It’s clear that it’s a multi-channel world for contact centers with 77% of consumers using more than one channel when seeking service. When your company interacts with customers over many different channels, presenting a consistent “voice” becomes a major challenge. That challenge has become acute with the rise of the millennial generation (those born between 1978 and 1996). Now that 1 in 4 people in the U.S. is in this group, their purchasing power and influence is undeniable.
Contact centers need to realize the importance of maintaining this “one customer voice” if they want to win the hearts of these critical consumers.
A recent survey by SDL asked more than 1800 millennials about their purchasing behavior during the first quarter of 2014. The most important findings, from the perspective of customer service, is that these customers naturally hop from one channel to the next in dealing with a company (mimicking the communication style with their peers) and that they expect a consistent “voice” across those channels. In response to the question, “Should it feel the same when dealing with a company whether you’re online, in a store, or on the phone?” 60% said yes.
Paige O’Neill, Chief Marketing Officer at SDL, said,
Consumers have drastically changed the way they engage and interact with companies, altering expectations and making it imperative for brands to quickly adapt. To keep pace, marketers should focus on the experiences customers want throughout the customer journey, and adjust company strategies to coincide. If you change the way you engage customers on one channel, it may only be one step in an overall strategy. It is vital for organizations to ensure channels are so connected that they become irrelevant, placing the focus on delivering true omni-channel engagement.
Mobile Customer Service
The SDL study found that millennials touch their smartphone 43 times per day. 67% of them use 2 devices daily, 38% use 3 devices daily and 30% use 4 devices daily. This is truly a mobile generation! A robust mobile strategy is essential for your customer service roadmap.
Gartner senior analyst Michael Maoz summarizes the importance of the mobile channel well with this quote:
The mobile channel is emerging as the consumer’s primary choice for all possible service activity with service providers. The use of the mobile channel will accelerate once customers realize that their needs will always be met through this touch point. Complementing mobile self-service with assisted-service is a natural and required evolution of the mobile channel.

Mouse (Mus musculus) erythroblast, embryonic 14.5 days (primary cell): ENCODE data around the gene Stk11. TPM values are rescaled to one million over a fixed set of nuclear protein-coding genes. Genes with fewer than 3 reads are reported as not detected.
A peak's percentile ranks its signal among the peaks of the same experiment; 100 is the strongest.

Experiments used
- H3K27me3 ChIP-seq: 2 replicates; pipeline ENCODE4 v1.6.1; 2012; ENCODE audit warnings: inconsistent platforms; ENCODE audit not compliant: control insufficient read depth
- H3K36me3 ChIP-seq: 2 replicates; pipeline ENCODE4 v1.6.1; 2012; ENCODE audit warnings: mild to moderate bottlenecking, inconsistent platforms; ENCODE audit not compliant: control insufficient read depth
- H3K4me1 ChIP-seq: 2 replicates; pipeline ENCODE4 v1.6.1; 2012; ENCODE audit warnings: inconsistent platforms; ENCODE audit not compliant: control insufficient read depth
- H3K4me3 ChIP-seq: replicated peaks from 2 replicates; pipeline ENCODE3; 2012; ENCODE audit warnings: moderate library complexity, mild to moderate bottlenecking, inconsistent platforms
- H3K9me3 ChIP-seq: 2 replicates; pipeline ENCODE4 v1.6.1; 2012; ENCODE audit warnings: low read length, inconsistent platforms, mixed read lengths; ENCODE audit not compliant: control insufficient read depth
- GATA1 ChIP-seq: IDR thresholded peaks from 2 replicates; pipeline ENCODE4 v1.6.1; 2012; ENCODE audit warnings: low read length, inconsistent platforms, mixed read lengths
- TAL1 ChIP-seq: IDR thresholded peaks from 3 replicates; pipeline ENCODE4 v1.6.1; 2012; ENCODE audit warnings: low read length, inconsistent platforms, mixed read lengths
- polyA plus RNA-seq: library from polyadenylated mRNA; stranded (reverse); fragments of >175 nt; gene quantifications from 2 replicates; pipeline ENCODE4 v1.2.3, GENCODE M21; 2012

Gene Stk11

One can’t overstate the importance of agent performance in delivering a good customer experience, regardless of the channel. You can’t present a consistent “voice” if your agents aren’t all on the same page.
A great deal of effort goes into hiring, training and maintaining an effective call center workforce, composed of people with different personality types. And while personality may not be the dominant factor, it is one of many components used to select and properly motivate agents, who really are your front-line brand representatives. Here’s more on this topic: Does Personality Matter for Call Center Agents?
One tool that is helping companies present a unified voice is workforce optimization software (WFO). The original intent of WFO was to make the call center more efficient (lower AHT, lower ASA, etc.), but the emphasis is shifting to customer experience.
In May 2014, Aberdeen surveyed 83 businesses regarding their contact center WFO activities. Fifty-nine percent stated that their top objective was to “improve the quality of customer interactions,” compared to 32 percent in 2012. You can read the full results here.
Omer Minkara, Aberdeen Research Director, states,
Companies today are 44 percent less likely than two years ago to cite improving agent productivity and performance as a top objective. They are, however, 84 percent more likely than in 2012 to indicate improving the quality of client interactions as a top objective driving their WFO programs.